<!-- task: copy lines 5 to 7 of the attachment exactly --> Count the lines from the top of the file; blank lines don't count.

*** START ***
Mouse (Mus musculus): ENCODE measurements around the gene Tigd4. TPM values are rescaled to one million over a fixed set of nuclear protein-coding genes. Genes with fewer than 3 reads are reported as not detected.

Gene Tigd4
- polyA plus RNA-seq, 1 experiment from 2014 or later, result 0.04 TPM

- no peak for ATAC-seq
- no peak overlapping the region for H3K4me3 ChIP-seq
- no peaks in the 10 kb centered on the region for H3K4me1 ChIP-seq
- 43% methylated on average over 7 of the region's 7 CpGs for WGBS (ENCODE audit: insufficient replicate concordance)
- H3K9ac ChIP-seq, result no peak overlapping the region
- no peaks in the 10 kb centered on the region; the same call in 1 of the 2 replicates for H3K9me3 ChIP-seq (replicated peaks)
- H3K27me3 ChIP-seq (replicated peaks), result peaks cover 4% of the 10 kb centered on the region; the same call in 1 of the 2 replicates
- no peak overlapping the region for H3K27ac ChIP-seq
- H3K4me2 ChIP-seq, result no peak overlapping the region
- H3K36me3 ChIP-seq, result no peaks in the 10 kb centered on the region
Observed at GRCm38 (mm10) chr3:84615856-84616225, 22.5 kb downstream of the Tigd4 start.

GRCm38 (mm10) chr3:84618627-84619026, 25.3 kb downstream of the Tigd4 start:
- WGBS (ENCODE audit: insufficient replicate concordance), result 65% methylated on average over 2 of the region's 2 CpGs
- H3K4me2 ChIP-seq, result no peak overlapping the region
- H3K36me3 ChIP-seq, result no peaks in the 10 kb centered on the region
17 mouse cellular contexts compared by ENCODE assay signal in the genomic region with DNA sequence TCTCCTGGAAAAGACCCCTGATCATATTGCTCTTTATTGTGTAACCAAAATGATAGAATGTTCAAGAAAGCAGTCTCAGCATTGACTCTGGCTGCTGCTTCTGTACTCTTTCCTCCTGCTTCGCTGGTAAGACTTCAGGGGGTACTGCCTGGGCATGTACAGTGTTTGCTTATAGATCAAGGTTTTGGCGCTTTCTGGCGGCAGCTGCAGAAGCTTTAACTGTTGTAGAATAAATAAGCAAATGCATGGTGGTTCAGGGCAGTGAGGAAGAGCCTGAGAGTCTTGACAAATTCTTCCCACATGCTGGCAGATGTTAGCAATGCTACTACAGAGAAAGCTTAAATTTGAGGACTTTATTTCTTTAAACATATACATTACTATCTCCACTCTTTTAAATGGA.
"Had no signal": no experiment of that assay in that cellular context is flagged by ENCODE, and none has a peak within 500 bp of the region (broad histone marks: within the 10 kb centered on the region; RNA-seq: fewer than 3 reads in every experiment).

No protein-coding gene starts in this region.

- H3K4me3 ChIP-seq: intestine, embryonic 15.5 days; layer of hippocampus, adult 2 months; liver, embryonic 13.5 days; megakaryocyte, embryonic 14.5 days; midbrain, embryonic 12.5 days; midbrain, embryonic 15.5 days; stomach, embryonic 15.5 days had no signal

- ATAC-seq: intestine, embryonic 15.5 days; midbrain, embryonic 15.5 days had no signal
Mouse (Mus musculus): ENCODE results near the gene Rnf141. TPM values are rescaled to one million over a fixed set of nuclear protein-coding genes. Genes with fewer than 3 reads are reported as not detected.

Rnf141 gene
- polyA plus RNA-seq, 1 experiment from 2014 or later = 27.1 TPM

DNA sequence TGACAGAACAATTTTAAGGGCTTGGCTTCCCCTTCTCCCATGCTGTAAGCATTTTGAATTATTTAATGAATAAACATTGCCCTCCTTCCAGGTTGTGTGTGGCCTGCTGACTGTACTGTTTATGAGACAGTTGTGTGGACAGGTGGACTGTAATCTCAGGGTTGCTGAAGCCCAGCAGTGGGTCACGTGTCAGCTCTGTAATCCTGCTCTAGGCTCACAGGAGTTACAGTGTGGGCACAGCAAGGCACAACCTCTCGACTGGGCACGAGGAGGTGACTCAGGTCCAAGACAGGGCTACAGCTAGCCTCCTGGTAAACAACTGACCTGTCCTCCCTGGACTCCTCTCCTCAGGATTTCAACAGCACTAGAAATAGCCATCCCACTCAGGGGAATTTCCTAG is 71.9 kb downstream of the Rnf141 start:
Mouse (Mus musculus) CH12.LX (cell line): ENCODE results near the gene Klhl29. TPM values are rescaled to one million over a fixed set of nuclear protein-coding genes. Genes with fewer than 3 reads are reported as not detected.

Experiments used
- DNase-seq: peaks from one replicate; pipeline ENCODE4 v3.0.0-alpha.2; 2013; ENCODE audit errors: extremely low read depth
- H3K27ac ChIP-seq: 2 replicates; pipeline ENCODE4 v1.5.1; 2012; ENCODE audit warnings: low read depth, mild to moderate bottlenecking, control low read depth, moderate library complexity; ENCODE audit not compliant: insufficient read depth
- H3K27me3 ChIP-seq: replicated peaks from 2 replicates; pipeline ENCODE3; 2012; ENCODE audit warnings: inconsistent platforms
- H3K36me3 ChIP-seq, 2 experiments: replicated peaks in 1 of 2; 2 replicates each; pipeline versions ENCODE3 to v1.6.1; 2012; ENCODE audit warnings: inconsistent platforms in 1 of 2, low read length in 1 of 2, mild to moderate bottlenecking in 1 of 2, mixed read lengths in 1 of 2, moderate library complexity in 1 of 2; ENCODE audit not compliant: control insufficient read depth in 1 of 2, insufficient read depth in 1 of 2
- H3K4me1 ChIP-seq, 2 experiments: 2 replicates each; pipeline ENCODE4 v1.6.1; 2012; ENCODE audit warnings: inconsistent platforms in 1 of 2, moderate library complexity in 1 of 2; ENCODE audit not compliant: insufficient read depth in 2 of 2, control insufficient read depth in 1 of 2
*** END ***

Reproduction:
- no peak overlapping the region for H3K4me3 ChIP-seq
- no peaks in the 10 kb centered on the region for H3K4me1 ChIP-seq
- 43% methylated on average over 7 of the region's 7 CpGs for WGBS (ENCODE audit: insufficient replicate concordance)